Train travelling at 75mph narrowly missed two cars after drivers failed to check crossing in Norfolk

A passenger train came within seconds of hitting two vehicles at a level crossing because the car drivers had not called the signaller to check the route was clear, an investigation found.

The cars were travelling over the user-operated crossing in Coltishall Lane near Hoveton in Norfolk as drivers searched for an alternative route due to a traffic accident on a nearby main road.

The near miss happened in the dark at 5.21pm on 21 January last year.

Investigators from the Rail Accident Investigation Branch recorded that the first car cleared the crossing around two seconds before the train arrived.

The second car, following the first, entered the crossing but stopped just short of the railway line, around a second before the train’s arrival.

The train was travelling at 75mph, with the driver sounding the warning horn then applying the emergency brakes after seeing seeing the headlights of the first car.

The train passed over the crossing at 58mph and came to a stop about 260 metres beyond the crossing, with nobody injured and no damage caused.

Signs at crossing 'ineffective'

The RAIB found that the drivers did not call the signaller before crossing and this may have been because they were unfamiliar with the crossing.

It may also have been because signs at the crossing were “ineffective in prompting users on how to cross safely”, and because the level crossing gates had already been opened, according to the report.

Investigators said the increased level of road traffic caused by accident on the nearby main road “may have affected the behaviour of road users and their decision-making”.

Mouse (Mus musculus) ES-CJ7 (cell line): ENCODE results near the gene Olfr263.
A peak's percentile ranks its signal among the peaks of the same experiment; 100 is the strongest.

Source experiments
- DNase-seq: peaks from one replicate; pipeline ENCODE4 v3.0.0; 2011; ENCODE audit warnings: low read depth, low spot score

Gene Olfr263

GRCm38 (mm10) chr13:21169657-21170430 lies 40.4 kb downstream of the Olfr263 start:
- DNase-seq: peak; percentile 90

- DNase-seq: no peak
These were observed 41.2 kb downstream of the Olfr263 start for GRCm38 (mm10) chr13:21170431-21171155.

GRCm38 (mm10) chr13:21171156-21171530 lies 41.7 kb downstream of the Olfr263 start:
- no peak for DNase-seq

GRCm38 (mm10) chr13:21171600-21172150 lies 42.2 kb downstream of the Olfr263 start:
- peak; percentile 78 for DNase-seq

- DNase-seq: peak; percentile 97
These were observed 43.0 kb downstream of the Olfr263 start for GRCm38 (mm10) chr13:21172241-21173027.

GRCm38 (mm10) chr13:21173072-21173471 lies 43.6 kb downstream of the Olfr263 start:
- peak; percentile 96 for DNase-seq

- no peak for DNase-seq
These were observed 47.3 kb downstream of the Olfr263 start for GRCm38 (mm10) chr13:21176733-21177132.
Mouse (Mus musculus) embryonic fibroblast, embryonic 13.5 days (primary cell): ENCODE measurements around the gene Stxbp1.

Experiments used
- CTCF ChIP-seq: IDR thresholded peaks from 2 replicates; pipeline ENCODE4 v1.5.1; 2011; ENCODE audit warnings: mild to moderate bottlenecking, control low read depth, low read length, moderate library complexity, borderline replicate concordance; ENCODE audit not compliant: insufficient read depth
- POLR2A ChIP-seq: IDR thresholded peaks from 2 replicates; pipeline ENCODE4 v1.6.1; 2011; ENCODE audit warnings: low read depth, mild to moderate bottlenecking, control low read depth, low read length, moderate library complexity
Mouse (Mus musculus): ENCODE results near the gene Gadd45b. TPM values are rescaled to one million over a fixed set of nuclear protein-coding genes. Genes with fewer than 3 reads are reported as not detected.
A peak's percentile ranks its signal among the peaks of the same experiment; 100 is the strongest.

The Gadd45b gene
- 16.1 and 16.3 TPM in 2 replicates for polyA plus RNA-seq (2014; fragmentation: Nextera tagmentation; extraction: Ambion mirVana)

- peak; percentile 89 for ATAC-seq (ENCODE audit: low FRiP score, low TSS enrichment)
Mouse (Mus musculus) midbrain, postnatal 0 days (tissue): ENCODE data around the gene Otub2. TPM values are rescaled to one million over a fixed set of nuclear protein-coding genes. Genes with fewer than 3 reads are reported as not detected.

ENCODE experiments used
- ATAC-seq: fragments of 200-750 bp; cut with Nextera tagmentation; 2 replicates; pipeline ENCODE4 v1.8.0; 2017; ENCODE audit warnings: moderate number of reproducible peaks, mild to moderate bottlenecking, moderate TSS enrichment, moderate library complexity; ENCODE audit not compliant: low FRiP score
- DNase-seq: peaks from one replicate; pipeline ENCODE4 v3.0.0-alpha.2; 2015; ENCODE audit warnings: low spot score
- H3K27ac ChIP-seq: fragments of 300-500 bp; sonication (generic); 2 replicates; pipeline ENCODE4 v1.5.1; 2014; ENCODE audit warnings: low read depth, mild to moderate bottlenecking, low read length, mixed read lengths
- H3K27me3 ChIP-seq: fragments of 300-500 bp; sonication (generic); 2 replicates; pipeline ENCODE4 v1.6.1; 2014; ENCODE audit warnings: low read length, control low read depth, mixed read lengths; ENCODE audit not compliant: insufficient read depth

The RAIB said Network Rail and its predecessors had not taken measures to close or upgrade the crossing “despite being aware of the risks it posed”.

The report made a series of recommendations, including that Network Rail should assess the risks of accidents at user-operated crossings which may see significant use by unfamiliar users, and if necessary reduce the risks.

It also recommended that signage should be improved at user-operated crossings.

Bringing change 'too difficult'

Andrew Hall, chief inspector of rail accidents, said: “RAIB has investigated many accidents and incidents over the last 16 years and noted considerable improvement in the way risk at many types of level crossing is managed.

“However, we feel at present the greatest scope for safety improvement exists at user-worked crossings, whether on private or public roads.

“The significant number of such crossings on public roads is of concern because most motorists are unlikely to be familiar with the concept of a level crossing which they must operate themselves.

“Because of this, they may not use the crossing safely as was the case in this incident."

He added: “Over more than 20 years, the railway was aware that the safety arrangements at this crossing should be improved, but it seems that bringing about such change was too difficult.

“The regulatory structure in place to oversee level crossing safety did not result in action being taken at this crossing in time to avoid this incident.

“Our recommendations seek to promote safety improvements at user-worked crossings on public roads and to check that regulatory actions being taken to make such improvements easier to achieve have the desired effect.”